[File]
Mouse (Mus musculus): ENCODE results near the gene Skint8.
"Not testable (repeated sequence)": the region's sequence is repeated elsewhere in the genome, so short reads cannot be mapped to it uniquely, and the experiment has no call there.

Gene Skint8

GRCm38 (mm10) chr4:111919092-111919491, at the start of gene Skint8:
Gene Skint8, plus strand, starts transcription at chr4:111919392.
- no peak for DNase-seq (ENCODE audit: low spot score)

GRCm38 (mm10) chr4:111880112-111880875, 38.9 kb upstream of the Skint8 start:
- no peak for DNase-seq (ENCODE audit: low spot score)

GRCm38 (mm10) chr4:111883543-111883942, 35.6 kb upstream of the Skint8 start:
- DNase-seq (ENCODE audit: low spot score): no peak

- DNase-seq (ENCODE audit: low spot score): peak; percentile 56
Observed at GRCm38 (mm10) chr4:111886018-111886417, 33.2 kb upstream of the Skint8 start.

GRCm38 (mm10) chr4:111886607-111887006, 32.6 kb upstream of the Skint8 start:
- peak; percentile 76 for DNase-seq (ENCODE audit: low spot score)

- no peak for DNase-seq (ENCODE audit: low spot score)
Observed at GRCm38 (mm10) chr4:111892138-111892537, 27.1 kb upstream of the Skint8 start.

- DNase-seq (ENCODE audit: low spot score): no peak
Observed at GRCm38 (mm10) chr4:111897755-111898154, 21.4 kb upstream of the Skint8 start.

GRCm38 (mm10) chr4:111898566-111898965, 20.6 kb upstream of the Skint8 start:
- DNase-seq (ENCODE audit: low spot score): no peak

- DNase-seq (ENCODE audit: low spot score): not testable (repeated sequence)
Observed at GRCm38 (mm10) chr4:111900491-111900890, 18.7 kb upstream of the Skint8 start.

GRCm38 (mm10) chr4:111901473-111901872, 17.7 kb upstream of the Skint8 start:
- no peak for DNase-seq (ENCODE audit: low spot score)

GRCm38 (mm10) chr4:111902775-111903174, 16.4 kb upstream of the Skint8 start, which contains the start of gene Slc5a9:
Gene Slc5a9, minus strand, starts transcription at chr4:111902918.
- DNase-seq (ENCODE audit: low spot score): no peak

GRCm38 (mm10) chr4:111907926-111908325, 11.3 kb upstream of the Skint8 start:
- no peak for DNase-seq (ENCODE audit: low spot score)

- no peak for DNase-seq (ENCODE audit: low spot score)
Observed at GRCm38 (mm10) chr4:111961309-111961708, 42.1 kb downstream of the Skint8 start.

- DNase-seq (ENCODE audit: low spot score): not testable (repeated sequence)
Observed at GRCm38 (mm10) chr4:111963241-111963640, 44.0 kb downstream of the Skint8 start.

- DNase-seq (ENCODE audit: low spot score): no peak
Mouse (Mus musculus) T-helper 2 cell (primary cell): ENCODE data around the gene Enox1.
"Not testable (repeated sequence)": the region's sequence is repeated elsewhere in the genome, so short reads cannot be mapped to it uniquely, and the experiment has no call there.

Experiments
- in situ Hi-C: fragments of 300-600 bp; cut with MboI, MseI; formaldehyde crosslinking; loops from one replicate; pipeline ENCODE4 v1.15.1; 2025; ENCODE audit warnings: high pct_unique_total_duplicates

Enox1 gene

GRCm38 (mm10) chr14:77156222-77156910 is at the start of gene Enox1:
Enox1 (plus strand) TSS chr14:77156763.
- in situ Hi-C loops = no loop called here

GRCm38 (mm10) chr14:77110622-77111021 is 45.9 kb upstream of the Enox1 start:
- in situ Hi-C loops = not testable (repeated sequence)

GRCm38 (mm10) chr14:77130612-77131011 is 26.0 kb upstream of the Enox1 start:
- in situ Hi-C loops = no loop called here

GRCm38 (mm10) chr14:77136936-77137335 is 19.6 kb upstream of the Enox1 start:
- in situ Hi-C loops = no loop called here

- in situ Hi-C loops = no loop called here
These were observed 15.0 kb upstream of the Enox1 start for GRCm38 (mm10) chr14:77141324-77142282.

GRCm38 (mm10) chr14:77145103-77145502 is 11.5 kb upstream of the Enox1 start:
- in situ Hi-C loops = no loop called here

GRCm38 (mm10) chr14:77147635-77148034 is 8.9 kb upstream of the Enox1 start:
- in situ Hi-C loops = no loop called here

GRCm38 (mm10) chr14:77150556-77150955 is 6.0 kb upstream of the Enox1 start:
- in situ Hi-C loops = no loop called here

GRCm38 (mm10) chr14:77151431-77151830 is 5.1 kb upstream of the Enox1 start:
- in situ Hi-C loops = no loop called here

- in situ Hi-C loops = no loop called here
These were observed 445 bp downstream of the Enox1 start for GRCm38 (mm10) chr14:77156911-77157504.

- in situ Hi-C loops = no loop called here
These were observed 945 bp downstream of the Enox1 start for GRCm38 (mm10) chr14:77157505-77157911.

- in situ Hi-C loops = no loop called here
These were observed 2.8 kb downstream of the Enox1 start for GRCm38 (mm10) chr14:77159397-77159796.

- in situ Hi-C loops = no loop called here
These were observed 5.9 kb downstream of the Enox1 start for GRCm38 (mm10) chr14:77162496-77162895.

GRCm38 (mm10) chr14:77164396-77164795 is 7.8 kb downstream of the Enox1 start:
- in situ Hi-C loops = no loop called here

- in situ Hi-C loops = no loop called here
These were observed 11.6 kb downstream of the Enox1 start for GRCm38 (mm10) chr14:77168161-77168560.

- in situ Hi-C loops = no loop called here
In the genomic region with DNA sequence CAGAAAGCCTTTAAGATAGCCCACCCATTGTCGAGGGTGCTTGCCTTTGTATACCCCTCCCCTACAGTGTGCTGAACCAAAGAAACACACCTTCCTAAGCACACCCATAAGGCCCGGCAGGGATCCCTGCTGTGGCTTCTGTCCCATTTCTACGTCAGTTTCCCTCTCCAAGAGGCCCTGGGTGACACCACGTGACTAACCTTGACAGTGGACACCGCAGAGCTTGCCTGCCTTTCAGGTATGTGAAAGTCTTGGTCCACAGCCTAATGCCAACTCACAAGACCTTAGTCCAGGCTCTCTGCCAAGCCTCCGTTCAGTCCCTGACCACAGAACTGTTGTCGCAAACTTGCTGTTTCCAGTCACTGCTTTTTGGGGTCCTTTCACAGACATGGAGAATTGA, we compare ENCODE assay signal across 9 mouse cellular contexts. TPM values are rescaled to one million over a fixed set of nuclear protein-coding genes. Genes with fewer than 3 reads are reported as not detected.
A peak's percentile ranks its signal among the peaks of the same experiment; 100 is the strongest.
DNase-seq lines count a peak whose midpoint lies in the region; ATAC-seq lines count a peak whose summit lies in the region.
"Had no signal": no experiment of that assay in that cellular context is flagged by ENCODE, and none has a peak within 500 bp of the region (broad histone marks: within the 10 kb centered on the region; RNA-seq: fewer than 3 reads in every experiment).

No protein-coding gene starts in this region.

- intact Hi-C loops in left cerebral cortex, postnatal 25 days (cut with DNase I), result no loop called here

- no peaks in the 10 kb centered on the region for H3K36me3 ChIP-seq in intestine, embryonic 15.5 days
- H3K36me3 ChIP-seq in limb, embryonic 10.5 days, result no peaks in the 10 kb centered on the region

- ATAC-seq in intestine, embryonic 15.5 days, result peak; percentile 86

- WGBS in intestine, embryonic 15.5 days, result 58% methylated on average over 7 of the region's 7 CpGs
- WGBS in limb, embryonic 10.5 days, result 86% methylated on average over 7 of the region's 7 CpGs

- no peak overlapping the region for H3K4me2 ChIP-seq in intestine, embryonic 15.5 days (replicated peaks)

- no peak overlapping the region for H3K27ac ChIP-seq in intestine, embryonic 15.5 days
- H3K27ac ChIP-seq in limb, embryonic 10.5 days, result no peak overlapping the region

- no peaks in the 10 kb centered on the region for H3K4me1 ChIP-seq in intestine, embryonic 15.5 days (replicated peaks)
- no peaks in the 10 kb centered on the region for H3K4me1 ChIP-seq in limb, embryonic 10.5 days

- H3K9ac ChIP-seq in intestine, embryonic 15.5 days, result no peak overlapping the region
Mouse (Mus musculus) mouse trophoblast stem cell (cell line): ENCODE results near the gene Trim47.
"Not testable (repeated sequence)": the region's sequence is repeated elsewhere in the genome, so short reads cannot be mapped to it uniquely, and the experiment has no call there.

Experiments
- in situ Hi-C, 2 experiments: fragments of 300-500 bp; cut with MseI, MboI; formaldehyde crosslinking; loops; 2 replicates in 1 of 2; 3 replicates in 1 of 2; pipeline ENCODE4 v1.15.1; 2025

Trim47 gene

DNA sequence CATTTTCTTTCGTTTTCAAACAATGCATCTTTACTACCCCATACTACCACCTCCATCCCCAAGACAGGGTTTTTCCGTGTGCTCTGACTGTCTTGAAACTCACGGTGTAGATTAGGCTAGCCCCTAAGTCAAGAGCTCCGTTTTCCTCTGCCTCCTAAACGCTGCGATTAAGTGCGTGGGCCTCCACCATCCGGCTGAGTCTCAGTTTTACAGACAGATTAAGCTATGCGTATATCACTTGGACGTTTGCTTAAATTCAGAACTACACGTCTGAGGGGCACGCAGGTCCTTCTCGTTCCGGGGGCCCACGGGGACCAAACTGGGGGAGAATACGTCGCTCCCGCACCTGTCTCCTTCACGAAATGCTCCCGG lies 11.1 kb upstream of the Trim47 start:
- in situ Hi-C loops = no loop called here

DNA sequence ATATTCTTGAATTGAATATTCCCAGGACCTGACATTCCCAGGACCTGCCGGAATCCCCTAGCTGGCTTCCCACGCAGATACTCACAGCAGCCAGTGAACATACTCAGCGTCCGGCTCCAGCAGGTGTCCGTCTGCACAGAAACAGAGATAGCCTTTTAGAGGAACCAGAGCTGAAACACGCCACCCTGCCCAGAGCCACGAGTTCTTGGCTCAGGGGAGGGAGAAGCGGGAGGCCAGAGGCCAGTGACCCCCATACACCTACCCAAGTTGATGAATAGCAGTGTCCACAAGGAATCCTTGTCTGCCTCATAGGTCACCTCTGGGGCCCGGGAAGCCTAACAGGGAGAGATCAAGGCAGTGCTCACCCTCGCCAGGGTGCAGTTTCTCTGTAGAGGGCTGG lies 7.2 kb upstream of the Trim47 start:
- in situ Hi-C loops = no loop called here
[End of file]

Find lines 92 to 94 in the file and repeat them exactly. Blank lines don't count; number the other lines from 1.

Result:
- in situ Hi-C, 2 experiments: fragments of 300-500 bp; cut with MseI, MboI; formaldehyde crosslinking; loops; 2 replicates in 1 of 2; 3 replicates in 1 of 2; pipeline ENCODE4 v1.15.1; 2025

Trim47 gene

DNA sequence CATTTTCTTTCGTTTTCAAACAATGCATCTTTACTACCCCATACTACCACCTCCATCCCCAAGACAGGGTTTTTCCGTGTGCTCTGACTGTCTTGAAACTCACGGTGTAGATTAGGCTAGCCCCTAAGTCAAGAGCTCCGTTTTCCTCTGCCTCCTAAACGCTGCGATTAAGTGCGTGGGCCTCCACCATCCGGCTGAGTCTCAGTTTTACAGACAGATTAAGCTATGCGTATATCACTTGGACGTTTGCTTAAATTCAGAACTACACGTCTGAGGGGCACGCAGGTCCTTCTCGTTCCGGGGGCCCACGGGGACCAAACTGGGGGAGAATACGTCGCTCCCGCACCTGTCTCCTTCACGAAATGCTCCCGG lies 11.1 kb upstream of the Trim47 start: